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Factor of Safety, FOS

Factor of Safety

The factor of safety also known as the Safety Factor is used to provide a design margin over the theoretical design capacity to allow for uncertainty in the design process. The factor of safety is recommended by the conditions over which the designer has no control, that is to account for the uncertainties involved in the design process.

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Importance of Factor of Safety

It is common practice to size the machine elements so that the maximum design stress is below the UTS (Ultimate Tensile Stress) or yield stress by an appropriate factor – the Factor of Safety, based on UTS(Ultimate Tensile Stress) or Yield Strength.

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How the factor of safety affects the engineering design

The uncertainties include (but are not limited to),

  • Uncertainty regarding the exact properties of the material. For example, the yield strength can only be specified in between a range.
  • Uncertainty regarding the size. The designer has to use the test data to design parts that are much smaller or larger. It is well known that a small part has more strength than a large one of the same material.
  • Uncertainty due to machining processes.
  • Uncertainty due to the effect of assembly operations like riveting, welding, etc.
  • Uncertainty due to the effect of time on strength. Operating environments may cause a gradual deterioration of strength, leading to premature and unpredictable failure of the part.
  • Uncertainty in the nature and type of load applied.
  • Assumptions and approximations made in the nature of surface conditions of the machine element.

Selection of factor of safety

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The selection of the appropriate factor of safety to be used in the design of components is essentially a compromise between the associated additional cost and weight and the benefit of increased safety or/and reliability. Generally an increased factor of safety results from a heavier component or a component made from a more exotic material or/and improved component design.

An appropriate factor of safety is chosen based on several considerations. Prime considerations are the accuracy of load and wear estimates, the consequences of failure, and the cost of over-engineering the component to achieve that factor of safety.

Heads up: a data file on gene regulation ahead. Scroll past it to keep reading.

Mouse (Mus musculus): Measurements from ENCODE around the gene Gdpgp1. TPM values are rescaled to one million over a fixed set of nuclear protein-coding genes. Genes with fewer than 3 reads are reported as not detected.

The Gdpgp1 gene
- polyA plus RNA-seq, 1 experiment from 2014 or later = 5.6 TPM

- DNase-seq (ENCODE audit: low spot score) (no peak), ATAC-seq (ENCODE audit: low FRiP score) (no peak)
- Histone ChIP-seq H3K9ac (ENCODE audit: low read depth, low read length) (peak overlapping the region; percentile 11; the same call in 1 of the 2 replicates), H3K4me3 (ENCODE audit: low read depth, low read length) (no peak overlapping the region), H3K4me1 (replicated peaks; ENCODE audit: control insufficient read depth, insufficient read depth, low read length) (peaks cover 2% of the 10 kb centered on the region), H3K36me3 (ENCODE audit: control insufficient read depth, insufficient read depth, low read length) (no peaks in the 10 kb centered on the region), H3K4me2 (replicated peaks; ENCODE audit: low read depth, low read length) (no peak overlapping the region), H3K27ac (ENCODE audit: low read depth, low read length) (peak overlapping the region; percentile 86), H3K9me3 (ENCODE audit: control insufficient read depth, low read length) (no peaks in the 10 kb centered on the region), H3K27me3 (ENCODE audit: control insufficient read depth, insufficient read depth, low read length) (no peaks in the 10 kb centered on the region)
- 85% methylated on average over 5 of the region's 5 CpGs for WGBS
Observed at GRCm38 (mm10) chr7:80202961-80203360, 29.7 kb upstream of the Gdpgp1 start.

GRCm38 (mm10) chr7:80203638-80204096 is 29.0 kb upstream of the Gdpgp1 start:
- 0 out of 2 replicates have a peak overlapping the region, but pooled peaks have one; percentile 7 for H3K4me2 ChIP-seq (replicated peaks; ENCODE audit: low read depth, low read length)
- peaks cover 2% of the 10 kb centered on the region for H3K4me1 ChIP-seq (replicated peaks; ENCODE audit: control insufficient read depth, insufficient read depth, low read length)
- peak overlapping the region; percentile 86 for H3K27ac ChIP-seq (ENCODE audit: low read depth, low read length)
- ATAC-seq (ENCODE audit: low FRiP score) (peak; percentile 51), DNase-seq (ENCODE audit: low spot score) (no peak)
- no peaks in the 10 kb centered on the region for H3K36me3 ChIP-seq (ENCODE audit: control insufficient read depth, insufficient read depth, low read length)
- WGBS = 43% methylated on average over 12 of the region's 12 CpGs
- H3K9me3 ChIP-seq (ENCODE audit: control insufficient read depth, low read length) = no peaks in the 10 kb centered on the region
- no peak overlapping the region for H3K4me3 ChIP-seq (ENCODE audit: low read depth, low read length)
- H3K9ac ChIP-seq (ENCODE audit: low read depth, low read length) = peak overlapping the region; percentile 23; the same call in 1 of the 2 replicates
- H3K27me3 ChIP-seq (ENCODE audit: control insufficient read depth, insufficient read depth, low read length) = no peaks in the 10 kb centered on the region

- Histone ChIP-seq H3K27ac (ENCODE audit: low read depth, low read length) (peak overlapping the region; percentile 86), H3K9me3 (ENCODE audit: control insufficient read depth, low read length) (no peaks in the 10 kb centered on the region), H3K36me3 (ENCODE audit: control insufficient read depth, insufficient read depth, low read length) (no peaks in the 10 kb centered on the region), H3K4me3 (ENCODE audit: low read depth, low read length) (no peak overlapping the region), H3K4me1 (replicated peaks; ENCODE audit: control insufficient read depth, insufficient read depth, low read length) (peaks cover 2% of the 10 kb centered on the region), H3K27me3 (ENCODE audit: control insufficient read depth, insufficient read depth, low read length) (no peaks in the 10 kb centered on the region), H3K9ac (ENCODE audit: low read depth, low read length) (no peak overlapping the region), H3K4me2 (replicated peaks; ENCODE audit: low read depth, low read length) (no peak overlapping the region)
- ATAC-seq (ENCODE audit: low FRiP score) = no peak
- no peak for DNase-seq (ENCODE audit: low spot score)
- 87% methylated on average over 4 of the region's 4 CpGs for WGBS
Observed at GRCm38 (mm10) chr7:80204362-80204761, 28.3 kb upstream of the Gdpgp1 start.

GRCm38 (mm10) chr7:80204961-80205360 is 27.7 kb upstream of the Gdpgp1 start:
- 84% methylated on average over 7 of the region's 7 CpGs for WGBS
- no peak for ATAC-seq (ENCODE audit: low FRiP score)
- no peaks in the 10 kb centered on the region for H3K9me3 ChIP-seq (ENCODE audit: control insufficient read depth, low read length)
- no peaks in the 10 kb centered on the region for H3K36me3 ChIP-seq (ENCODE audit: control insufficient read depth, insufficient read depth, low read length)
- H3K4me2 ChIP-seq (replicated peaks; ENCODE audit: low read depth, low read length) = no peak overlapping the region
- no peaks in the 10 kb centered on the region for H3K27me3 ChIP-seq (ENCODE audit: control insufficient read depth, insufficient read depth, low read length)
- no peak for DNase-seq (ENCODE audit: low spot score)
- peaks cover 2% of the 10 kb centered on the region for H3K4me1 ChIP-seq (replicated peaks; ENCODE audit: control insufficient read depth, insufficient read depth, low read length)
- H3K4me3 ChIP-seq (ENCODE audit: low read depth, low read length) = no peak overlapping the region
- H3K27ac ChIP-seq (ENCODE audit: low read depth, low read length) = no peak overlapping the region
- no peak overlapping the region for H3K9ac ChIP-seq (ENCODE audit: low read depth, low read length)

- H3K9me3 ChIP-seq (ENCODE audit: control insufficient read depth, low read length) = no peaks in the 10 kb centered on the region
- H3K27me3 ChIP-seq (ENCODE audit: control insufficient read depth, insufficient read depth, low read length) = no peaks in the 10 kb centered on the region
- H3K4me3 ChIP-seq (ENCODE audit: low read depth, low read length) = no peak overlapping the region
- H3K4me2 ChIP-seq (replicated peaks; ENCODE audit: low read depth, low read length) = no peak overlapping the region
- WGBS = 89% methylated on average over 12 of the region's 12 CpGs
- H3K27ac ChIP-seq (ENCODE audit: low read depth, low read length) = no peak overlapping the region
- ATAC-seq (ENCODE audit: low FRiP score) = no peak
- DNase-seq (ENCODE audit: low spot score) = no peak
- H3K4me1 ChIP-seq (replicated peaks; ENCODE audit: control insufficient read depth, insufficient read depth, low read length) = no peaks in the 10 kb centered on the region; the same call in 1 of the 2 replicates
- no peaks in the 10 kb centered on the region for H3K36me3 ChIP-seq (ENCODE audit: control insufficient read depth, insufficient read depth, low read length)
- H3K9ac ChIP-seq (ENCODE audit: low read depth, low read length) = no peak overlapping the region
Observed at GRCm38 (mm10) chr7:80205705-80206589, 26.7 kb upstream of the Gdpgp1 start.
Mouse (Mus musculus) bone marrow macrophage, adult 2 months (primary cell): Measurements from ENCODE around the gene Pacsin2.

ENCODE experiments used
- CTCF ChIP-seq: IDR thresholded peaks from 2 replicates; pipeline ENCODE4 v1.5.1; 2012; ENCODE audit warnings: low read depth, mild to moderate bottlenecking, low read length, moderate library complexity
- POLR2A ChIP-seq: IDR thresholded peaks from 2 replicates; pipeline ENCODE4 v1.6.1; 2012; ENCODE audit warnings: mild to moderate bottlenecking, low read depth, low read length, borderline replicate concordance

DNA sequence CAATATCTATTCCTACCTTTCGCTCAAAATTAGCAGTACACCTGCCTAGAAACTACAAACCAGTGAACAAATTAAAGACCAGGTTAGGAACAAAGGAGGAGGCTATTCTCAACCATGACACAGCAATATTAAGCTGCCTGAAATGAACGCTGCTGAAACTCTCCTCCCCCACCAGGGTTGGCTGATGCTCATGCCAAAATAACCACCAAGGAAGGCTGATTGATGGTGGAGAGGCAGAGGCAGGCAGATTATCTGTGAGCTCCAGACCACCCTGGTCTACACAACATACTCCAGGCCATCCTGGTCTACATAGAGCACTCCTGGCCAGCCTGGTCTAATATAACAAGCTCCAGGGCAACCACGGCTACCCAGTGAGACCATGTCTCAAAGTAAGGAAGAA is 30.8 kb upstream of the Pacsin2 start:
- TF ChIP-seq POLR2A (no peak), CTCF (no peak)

For example, components whose failure could result in substantial financial loss, serious injury, or death usually use a safety factor of four or higher (often ten). Non-critical components generally have a safety factor of two. Extreme care must be used in dealing with vibration loads, more so if the vibrations approach resonant frequencies.

The vibrations resulting from seismic disturbances are often important and need to be considered in detail. Where higher factors might appear desirable, a more thorough analysis of the problem should be undertaken before deciding on their use.

  • 1.25 – 1.5

    Material properties are known in detail. Operating conditions are known in detail. Loads and resultant stresses and strains are known with a high degree of certainty. Material test certificates, proof loading, regular inspection, and maintenance. Low weight is important to design.
  • 1.5 – 2

    Known materials with certification under reasonably constant environmental conditions, subjected to loads and stresses that can be determined using qualified design procedures. Proof tests, regular inspection, and maintenance are required.
  • 2 – 2.5

    Materials obtained from reputable suppliers to relevant standards are operated in normal environments and subjected to loads and stresses that can be determined using checked calculations.
  • 2.5 – 3

    For less tried materials or for brittle materials under average conditions of the environment, load, and stress.
  • 3 – 4

    For untried materials used under average conditions of the environment, load and stress. It should also be used with better-known materials that are to be used in uncertain environments or subject to uncertain stresses.

Applications of the factor of safety

Usually, the factor of safety is kept larger, except in the aerospace and automobile industries. Here safety factors are kept low (about 1.15 – 1.25) because the costs associated with structural weight are so high. This low safety factor is why aerospace parts and materials are subject to more stringent testing and quality control.

Now computers are being used to provide a more accurate simulation of stresses that occur in components, particularly in the case of high-value products where safety and saving weight are essential.

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